Dot Six: In 2009, America’s spy agency the NSA hacked into the Huawei router network in a programme called ‘Shotgiant’ which was unearthed by the Edward Snowden revelations in 2013. The project was designed to spy on the Chinese government and other companies there. In the end, the NSA was itself trying to find out how it “could exploit the equipment to spy on end users.” Britain’s GCHQ was involved. At the time, BT routers in the UK extensively used Huawei products and Britain’s GCHQ set up a special facility for testing Huawei equipment to make sure it wasn’t quietly offering access of some kind to Chinese spies and hackers. Unbelievably, GCHQ was found to have allowed “The Cell” to be staffed by Huawei employees!
Dot Seven: The UK’s recent implementation of the so-called ‘porn-block’ was a contract that was originally given to Huawei, which would have allowed it to control the “Homesafe” filter, which David Cameron praised back in 2013 during his push for tighter controls on adult content. The BBC discovered that UK-based Huawei employees were able to decide which sites were blocked on the service and that even users who opted out of Homesafe would have their internet usage data routed through Huawei’s system. Even if that system is now served by another company, the point is that the government wants access to the information of who is accessing porn.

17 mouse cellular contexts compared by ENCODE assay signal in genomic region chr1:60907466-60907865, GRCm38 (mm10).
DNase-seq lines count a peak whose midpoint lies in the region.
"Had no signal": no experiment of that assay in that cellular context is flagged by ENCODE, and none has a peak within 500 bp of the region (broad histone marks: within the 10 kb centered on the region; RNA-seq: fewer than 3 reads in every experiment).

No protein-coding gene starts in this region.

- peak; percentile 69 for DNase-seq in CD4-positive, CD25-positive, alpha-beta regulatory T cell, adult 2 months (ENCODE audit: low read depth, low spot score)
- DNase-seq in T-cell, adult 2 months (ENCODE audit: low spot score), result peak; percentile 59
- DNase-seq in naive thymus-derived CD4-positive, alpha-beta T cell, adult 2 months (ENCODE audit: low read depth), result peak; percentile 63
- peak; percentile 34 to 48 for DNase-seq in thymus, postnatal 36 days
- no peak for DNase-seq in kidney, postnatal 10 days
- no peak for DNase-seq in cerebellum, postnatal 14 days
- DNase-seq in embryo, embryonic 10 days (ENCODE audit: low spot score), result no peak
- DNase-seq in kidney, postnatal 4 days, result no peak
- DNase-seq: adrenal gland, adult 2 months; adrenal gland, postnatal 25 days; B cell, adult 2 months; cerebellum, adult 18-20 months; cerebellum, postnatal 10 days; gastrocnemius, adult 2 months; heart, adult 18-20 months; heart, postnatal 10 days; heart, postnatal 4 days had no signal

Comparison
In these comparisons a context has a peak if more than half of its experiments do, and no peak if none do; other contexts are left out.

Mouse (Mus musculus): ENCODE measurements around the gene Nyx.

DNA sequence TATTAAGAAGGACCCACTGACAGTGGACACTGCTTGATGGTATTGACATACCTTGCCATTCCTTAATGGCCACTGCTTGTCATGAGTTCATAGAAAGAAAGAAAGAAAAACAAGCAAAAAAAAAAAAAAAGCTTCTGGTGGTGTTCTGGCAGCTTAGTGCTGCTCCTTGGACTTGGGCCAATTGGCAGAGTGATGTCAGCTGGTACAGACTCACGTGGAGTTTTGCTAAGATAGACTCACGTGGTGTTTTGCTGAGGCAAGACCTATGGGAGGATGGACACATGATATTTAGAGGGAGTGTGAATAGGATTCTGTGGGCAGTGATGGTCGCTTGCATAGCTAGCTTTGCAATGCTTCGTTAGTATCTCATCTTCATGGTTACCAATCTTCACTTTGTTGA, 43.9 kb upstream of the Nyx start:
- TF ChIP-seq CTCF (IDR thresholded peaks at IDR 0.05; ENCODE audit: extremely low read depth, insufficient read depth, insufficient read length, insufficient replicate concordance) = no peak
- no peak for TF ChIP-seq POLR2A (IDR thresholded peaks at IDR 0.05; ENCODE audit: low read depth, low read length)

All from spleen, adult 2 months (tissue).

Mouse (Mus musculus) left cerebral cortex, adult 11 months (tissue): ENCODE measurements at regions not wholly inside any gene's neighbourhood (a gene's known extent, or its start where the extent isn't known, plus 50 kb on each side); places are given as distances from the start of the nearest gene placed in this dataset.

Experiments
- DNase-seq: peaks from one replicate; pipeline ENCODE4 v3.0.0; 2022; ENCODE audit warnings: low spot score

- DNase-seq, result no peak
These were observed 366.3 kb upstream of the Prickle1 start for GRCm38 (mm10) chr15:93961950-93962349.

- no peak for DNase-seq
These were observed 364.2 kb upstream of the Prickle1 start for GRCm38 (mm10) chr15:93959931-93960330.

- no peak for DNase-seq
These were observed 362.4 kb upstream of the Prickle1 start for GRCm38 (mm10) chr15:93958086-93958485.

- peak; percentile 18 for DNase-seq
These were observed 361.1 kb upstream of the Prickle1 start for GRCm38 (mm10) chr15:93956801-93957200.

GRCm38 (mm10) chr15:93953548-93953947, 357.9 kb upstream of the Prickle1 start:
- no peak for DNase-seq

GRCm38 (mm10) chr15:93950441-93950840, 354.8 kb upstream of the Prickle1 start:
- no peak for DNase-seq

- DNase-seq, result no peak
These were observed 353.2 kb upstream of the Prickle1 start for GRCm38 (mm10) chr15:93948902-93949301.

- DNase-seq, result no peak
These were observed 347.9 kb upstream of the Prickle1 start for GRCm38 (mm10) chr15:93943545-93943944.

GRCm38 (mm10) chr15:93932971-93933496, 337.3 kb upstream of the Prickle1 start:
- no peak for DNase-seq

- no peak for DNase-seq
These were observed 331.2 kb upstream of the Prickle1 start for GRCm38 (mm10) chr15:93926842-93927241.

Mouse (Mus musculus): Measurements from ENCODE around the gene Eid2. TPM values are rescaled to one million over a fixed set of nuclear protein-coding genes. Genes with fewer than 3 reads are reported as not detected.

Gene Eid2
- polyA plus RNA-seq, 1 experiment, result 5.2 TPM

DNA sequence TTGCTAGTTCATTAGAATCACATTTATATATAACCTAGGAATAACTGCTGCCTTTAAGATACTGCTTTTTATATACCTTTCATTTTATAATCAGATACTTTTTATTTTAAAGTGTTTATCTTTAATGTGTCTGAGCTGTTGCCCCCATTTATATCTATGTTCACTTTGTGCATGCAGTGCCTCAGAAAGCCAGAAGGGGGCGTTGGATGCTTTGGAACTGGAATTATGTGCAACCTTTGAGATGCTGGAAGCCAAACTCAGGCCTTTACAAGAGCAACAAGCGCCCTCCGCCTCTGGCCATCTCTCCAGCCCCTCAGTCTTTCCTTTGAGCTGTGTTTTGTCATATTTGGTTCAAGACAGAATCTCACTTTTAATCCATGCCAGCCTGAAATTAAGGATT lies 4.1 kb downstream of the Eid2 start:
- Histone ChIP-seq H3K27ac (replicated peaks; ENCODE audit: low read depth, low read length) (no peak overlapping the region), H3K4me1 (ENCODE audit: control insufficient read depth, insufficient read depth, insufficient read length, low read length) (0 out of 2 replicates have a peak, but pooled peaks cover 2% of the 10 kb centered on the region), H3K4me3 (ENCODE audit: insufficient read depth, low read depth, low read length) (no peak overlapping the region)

Dot Eight – In the 2013 Edward Snowden leaks, it was revealed that the British security services GCHQ in Cheltenham had Huawei constractors working on its networks (Image above). The file wording stated – “oddly enough, has Chinese Huawei contractors operating on their networks.”
Dot Nine: A senior Conservative politician has emerged as one of Huawei’s leading advocates in Brussels. Some dodgy dealings have recently emerged including hiding payments made by Beijing for many business class trips and luxury hotel stays along with ‘subsidence’ payments.